A Day in the Life

My winning streak came to an end last night. We got second to last place in trivia! The theme was animation. We had a strong showing with Disney and ran the category for superheroes, but we were decimated on anime.

During trivia I was talking to my site-mates about a creative intermediate product that I could make and show my students. They’ve all been here longer than me so they are usually full of good ideas.  I’ve been teaching two of my 10th grade classes about the importance of value added production, and they have are now doing a project showing the creation of a final product, from the natural resource, through an intermediate product. An example that I like to use in class is coffee beans, instant coffee packets, and a cup of coffee. But some of the students are still having a hard time coming up with their own creative ideas. So I wanted to bring a good example into class. One idea that I have is cashew milk, since it is easy to make (with my blender, of course), creative, and uses a natural resource that is plentiful in Nicaragua.

This morning I was invited to an expociencias, which was basically a local science/entrepreneurship fair. At the fair I was pleased to see both of my 10th grade classes. And there were also a bunch of good examples of value added intermediate products. So I picked out my students in the crowd and dragged them around so they could see the good examples. Problem solved – no more need to make a creative product at home and bring it into class (although I still may make the cashew milk).

I was really impressed with some of the products that were being shown off. They were made by other high school students, college students, as well as local entrepreneurs. One woman is preparing and freezing plantains so that someone who wants tostones just has to take them out of the bag and fry them. This is a great idea because Nicaragua is the largest producer of plantains in the world, but most of the processing is done in other countries. A group of high school students who won the national science fair made a meat substitute out of cashew fruit. And the picture above of a group of university students who have taken jicaro and made a number of intermediate products, including oil, flour, and a drink mix.

At first I felt a little bad going to the fair instead of class, but my class this morning wound up getting cancelled anyway. Big surprise.

This afternoon I had class starting at 4:15. Yesterday and today it has been sweltering hot. I set out on my bike at around 4:00, but it started pouring, so I turned right back around and I’m back in my house now writing this blog post. It’s pretty dangerous to ride my bike in the streets during a storm, I find it impossible to teach during a thunderstorm anyway, and it’s likely that they cancelled class anyway because they saw the storm clouds coming. Nicaragua is in a drought, but over the last month I’ve noticed a lot more rain (and mosquitoes).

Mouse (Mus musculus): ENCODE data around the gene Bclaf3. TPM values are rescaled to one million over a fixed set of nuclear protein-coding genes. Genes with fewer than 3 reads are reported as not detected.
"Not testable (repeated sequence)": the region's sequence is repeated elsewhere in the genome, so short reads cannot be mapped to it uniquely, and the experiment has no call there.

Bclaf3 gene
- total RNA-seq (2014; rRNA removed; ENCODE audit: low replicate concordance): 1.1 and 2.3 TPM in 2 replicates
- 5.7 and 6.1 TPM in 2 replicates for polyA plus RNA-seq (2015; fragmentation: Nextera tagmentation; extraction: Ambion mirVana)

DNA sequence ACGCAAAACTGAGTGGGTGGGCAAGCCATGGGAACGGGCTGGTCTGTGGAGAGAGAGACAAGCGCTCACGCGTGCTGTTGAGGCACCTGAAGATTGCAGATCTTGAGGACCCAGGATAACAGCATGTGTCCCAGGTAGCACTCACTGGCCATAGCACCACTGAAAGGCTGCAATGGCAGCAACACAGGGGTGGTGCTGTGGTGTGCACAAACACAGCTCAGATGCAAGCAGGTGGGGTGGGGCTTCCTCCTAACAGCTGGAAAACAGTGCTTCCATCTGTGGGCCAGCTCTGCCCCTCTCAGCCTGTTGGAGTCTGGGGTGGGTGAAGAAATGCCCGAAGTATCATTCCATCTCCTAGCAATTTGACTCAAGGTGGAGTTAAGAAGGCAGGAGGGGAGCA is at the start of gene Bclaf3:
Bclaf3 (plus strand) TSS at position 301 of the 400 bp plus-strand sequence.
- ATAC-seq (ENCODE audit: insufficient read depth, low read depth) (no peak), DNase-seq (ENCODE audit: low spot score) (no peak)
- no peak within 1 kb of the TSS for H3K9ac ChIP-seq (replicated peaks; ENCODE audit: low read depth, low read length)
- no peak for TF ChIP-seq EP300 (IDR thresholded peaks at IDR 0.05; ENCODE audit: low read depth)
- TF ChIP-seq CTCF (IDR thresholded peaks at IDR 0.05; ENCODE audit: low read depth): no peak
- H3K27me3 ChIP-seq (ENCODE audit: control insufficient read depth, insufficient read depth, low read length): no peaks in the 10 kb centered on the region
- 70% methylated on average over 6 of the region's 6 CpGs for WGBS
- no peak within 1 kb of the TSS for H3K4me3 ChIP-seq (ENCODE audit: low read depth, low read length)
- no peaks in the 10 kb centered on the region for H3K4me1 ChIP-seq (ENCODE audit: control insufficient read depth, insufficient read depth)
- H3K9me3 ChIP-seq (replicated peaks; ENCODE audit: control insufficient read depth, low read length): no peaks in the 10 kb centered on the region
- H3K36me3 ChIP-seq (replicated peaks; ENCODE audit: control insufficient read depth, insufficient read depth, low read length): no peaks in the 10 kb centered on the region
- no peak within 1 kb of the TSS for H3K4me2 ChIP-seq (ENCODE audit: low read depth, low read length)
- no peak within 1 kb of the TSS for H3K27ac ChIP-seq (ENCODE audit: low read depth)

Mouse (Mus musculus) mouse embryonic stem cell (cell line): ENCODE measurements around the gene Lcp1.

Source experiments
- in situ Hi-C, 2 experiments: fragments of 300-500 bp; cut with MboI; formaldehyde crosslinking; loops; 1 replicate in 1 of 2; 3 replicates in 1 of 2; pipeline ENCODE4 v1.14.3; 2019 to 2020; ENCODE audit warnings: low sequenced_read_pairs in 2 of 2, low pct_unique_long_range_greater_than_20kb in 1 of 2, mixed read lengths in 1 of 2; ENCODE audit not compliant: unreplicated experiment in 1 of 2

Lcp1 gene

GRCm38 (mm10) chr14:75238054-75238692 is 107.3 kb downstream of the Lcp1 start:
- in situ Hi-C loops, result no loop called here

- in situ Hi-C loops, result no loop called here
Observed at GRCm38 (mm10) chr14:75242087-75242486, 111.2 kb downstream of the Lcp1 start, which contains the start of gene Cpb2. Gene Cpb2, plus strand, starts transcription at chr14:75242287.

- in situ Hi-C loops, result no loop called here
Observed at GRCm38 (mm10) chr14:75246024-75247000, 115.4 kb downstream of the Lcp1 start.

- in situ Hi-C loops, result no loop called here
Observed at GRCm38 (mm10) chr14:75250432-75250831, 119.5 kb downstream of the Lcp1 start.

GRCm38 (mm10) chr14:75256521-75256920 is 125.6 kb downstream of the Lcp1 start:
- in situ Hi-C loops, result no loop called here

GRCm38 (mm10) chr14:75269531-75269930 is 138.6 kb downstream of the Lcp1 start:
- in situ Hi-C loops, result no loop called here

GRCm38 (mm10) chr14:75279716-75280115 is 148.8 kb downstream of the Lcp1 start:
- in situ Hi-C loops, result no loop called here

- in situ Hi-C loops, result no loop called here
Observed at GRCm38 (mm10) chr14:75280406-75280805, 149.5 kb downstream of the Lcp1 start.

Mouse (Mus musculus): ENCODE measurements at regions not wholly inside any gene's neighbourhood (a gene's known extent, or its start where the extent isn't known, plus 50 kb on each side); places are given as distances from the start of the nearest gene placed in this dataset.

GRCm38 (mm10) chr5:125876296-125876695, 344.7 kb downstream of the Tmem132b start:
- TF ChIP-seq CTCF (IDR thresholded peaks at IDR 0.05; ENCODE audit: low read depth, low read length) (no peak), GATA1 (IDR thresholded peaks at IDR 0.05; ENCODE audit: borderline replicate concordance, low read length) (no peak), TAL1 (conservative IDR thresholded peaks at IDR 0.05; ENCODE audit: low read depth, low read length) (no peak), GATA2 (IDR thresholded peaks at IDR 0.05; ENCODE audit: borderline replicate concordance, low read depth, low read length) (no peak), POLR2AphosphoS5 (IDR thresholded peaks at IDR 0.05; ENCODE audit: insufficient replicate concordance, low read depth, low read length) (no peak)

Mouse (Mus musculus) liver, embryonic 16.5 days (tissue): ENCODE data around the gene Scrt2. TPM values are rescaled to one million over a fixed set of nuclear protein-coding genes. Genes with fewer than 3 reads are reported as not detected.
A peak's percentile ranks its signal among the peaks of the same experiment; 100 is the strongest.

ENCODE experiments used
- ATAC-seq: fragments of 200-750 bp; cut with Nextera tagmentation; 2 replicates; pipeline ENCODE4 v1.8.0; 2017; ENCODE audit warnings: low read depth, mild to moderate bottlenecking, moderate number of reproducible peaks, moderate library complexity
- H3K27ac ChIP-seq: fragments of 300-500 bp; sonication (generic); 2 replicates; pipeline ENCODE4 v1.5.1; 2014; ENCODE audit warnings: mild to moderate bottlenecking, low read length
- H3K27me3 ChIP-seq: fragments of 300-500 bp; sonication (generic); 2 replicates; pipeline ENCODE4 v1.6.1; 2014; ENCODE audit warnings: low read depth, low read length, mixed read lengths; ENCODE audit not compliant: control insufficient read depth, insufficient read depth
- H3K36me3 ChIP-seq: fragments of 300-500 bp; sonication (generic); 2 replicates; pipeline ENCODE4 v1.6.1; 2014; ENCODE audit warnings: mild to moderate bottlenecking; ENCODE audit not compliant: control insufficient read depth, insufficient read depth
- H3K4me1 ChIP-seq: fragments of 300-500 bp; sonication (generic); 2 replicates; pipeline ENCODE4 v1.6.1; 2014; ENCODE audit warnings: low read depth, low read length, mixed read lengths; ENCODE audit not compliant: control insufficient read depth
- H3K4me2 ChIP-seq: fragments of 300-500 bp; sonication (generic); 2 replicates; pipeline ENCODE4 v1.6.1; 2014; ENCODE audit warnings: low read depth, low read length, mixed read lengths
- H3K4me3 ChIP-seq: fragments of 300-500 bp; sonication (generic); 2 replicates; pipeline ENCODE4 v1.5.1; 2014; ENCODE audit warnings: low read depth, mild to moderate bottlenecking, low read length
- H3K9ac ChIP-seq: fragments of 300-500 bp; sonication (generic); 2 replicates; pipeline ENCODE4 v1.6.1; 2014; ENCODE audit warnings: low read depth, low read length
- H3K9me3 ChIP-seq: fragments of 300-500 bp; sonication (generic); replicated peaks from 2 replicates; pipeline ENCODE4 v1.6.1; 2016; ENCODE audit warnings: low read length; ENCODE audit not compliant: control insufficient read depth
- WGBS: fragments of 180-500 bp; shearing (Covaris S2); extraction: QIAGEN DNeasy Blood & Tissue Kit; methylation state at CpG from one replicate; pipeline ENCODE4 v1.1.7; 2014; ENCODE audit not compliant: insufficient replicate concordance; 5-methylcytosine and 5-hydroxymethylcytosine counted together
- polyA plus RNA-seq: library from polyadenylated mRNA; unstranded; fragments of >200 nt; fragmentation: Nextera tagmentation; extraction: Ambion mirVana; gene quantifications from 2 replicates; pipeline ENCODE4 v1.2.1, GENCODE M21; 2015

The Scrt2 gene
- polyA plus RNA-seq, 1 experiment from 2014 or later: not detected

Tomorrow is the day of the patron saint of León, La Virgen de la Merced (Virgin of Mercy, whom I think is the same woman as the Virgin Mary, the Virgin of Guadelupe, the Virgin of Fatima, and a few other saints I’ve heard of), so there is no school. Tonight will be a night of endless firecrackers, I am sure. For the day tomorrow, I am either going to Cerro Negro to work with the Cooperative or I will stay in the city, watch some of the processions, and tick some items off of my to-do list (mostly related to planning the Entrepreneurship Competition).

If anyone has been wondering, I’m still blending. On Sunday I made spicy blender pasta sauce, which was delicious. Let me know if you want the recipe. Right now I’ve got bananas, pineapples, naranjillas, and a cantaloupe. They are calling my name for a smoothie dinner. Once this rain stops I am going to find some ice and blend away.

In case you were wondering, this is a naranjilla

In case you were wondering, this is a naranjilla

This entry was posted in León and tagged , , , , , , , , , , , , , , , , , , , , , , , , , , , , , , , , , , , , , , , , , . Bookmark the permalink.

Leave a Reply

Fill in your details below or click an icon to log in:

WordPress.com Logo

You are commenting using your WordPress.com account. Log Out /  Change )

Google photo

You are commenting using your Google account. Log Out /  Change )

Twitter picture

You are commenting using your Twitter account. Log Out /  Change )

Facebook photo

You are commenting using your Facebook account. Log Out /  Change )

Connecting to %s